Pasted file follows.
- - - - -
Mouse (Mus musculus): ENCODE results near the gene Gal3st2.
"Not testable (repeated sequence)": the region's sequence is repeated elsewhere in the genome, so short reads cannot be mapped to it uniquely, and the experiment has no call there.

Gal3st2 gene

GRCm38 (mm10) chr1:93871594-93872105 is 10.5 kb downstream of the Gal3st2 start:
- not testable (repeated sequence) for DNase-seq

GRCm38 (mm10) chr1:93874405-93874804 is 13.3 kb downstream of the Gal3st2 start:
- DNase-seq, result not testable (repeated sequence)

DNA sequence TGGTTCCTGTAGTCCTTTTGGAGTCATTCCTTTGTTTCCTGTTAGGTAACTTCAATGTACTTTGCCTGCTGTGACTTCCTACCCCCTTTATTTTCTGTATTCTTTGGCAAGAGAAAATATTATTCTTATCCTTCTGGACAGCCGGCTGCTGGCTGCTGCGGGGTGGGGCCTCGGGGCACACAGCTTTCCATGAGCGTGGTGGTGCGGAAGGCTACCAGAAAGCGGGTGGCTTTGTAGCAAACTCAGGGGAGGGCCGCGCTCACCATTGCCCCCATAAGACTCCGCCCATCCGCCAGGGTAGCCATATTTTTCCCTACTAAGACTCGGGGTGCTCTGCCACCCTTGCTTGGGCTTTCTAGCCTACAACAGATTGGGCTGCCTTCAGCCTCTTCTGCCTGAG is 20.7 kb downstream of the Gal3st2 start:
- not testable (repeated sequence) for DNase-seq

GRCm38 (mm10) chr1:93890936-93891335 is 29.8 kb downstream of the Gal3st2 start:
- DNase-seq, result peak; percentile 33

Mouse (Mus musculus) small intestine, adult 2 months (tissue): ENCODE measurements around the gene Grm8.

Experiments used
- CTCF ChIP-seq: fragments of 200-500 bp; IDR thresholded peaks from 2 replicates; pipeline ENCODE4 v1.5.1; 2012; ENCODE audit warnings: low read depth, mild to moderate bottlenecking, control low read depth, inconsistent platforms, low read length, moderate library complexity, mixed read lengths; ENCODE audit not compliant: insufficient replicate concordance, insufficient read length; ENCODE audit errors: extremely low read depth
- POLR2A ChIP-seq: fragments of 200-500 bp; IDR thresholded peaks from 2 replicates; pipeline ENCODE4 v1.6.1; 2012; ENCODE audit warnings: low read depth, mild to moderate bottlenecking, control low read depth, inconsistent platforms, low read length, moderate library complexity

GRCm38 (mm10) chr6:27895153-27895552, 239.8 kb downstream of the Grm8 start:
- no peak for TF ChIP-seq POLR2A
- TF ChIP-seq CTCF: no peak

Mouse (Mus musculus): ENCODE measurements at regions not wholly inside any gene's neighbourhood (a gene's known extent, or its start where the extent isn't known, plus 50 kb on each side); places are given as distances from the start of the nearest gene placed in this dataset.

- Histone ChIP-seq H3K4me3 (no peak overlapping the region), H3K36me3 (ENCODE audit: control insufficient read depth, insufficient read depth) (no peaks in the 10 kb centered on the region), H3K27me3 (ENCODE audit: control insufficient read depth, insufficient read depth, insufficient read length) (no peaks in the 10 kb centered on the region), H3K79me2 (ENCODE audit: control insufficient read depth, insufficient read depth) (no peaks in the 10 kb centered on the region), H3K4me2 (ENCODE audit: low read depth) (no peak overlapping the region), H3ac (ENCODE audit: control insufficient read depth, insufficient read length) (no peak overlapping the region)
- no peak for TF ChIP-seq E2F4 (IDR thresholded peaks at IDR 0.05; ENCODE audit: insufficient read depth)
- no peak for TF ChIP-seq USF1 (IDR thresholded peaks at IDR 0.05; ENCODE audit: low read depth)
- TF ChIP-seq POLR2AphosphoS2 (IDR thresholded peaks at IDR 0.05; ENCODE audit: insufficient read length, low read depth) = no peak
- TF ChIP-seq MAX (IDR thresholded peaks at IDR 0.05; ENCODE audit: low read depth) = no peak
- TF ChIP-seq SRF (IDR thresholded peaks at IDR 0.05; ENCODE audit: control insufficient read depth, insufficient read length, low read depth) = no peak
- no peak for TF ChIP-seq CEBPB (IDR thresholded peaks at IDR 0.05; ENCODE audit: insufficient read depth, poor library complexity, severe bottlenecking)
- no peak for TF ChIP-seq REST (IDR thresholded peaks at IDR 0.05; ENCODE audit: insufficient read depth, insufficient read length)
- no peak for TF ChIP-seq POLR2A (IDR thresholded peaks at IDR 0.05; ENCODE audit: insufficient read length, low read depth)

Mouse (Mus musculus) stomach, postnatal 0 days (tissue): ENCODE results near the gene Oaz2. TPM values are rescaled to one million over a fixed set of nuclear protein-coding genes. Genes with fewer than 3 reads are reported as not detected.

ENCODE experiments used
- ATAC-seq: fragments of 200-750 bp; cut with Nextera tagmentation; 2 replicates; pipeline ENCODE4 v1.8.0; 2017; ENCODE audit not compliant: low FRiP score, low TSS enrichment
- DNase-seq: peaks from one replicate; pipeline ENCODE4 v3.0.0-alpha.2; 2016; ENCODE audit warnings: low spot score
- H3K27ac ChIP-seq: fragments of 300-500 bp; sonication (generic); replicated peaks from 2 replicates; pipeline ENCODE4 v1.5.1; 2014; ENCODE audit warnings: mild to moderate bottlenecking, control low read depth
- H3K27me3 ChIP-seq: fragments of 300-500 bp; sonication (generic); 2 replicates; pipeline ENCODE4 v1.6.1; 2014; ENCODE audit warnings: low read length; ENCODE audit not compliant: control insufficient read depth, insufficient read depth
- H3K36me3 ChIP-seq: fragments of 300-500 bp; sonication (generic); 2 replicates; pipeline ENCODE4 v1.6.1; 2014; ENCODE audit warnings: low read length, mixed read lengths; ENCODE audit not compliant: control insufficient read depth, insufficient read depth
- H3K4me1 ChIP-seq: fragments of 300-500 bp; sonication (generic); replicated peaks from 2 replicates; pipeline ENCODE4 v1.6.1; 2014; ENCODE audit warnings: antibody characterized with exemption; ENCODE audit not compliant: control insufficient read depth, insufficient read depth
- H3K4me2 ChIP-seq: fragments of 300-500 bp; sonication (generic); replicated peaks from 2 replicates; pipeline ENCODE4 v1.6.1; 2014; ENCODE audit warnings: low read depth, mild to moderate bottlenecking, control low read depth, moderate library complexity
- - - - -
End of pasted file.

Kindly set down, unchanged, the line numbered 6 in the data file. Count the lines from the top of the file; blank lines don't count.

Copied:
GRCm38 (mm10) chr1:93874405-93874804 is 13.3 kb downstream of the Gal3st2 start: